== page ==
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The dressing and style of tying I demonstrate here, is taken from the 1977 re-print of his 1969  book ‘Trout flies of still-water’.  

Original recipe

Hook:  Long-shank 8-10

Tying Silk: Green

Underbody: Dark green seals fur

Body: Natural deer hair 

Hackle: Two rusty dun cock hackles

Antennae: The two stripped butts of the hackles.

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1.

Secure your hook in the vice, ensure that the hook shank is horizontal.

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2.

Attach your tying thread and run the whole way down to the end of the shank.

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3.

Make a short dubbing loop for spinning the seals fur under belly of the fly.

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4.

Apply a little dubbing wax to the tying thread and spin just a little dark green seals fur tight in the dubbing loop. You only need a dubbing brush a little longer than the hook shank.

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5.

The G&H sedge requires good dense winter hair from the roe deer.

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6.

once you have cut a small bunch of deer hair carefully remove the underfur with a dubbing comb or old tooth brush. This is very important! If you dont remove the under fur you will restrict the spinning and flaring ability of the hair.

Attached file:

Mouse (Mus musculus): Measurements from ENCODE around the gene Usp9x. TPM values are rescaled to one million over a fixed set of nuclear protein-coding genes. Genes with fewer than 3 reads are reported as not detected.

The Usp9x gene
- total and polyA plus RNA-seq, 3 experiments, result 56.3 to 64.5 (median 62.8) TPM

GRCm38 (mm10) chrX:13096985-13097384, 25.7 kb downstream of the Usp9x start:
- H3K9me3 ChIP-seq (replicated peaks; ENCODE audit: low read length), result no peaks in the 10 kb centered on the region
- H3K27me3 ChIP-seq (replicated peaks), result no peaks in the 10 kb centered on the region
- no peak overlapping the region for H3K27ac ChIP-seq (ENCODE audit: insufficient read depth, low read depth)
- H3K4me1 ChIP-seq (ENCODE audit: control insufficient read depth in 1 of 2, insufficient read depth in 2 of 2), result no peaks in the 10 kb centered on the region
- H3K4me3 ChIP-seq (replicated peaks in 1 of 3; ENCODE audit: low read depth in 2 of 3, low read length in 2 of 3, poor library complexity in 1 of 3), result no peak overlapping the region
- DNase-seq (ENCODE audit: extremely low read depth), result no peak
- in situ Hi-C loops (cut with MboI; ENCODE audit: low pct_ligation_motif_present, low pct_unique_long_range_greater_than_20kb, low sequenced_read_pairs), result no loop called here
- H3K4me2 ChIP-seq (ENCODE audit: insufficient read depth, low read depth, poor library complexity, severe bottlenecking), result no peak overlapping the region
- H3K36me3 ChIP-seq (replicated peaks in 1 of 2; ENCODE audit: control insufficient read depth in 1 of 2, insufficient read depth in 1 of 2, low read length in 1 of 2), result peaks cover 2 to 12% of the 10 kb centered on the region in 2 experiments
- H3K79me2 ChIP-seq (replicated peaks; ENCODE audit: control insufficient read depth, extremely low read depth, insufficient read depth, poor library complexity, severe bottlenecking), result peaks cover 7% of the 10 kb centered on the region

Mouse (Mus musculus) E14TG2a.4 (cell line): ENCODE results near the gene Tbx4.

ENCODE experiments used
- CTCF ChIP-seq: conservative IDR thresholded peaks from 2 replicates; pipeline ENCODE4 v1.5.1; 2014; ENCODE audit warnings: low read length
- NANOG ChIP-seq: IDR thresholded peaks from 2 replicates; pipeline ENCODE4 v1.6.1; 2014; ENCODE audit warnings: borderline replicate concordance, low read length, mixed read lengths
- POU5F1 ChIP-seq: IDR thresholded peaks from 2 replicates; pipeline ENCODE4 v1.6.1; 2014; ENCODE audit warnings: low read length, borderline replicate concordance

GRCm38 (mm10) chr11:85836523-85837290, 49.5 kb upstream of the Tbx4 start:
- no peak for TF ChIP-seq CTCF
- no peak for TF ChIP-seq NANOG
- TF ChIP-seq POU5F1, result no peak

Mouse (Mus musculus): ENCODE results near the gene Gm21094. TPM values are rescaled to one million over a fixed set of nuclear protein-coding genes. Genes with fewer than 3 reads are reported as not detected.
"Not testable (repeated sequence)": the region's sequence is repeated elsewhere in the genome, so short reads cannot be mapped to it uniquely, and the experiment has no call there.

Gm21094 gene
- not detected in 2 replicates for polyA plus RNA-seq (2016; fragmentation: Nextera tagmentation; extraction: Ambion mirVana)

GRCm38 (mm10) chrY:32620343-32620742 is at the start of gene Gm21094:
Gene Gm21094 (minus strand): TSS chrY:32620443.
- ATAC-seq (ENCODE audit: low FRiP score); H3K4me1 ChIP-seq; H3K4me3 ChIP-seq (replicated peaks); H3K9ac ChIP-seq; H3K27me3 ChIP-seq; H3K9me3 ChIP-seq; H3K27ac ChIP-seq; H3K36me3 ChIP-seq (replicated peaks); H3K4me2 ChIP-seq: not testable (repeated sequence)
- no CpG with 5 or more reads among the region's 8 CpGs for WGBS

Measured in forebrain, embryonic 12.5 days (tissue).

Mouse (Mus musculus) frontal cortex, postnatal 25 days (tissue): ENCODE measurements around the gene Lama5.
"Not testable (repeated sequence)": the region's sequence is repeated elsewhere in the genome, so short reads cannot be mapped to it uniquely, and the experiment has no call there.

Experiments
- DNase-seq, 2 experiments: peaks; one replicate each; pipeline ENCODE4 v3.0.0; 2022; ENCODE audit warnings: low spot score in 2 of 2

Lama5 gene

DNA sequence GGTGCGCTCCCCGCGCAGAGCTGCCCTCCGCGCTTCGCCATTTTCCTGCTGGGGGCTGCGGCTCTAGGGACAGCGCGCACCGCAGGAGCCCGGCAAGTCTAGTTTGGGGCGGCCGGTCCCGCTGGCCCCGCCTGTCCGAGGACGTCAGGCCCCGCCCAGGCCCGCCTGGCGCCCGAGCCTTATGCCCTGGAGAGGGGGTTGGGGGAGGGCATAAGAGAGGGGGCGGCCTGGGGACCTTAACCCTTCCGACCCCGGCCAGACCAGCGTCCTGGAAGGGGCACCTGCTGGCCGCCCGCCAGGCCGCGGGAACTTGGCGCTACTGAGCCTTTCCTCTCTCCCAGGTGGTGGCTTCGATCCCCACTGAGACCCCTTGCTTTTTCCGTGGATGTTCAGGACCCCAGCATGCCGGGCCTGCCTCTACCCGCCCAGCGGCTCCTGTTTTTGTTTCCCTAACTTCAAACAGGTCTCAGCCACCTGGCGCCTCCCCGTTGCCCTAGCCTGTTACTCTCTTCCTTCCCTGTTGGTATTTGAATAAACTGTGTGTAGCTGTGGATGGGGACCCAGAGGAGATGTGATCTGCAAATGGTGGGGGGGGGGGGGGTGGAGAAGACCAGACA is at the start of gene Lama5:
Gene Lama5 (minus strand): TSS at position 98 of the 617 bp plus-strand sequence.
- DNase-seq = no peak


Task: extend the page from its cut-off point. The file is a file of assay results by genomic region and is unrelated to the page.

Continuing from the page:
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7.

Now using a hair stacker even the butts of the hair bunch NOT the points. Once even place the hair stacker on top of the hook shank and tie in the deer hair. Keeping the seals fur dubbing brush out of the way.

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8.

Once the first bunch is tied in, repeat with a little smaller bunch. But note, if you would like to tie the original G&H you dont pack the stacked hair, just keep it tight but open.

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9.

Tie in another even smaller and shorter bunch of deer hair.

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10.

And now the last and smallest bunch. Make sure that you leave enough space for the hackle and head between the hook eye and deer hair.

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11.

Make a whip finish before you start trimming. If you find it easier you can remove the tying thread here for the trimming and re attach it later.

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12.

I find the easiest way to trim the G&H is by using long straight scissors that i rest on the hook eye at the correct angle and trim around the whole body. Take care not to cut the dubbing brush!

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13.

Once the body is the correct shape turn your fly up side down in the vice and draw the dubbing brush over the underside of the body.

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14.

Tie down the dubbing brush and remove the excess. Whip finish. Turn your fly the correct way in the vice again.

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15.

Using long flat scissors make one cut at the rear of the fly at a slight angle.

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16.

Prepare two rusty dun cock hackles by stripping the stems and tie in as shown. Make sure that the stems are long enough for the antennas.

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17.

Bring both the hackle stems forward and tie down over the hook eye. Before you begin winding on the hackles make a few wraps of tying thread over the hook shank and hackle stems to make a good even foundation. This will ensure the hackle stands correct when wound.

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18.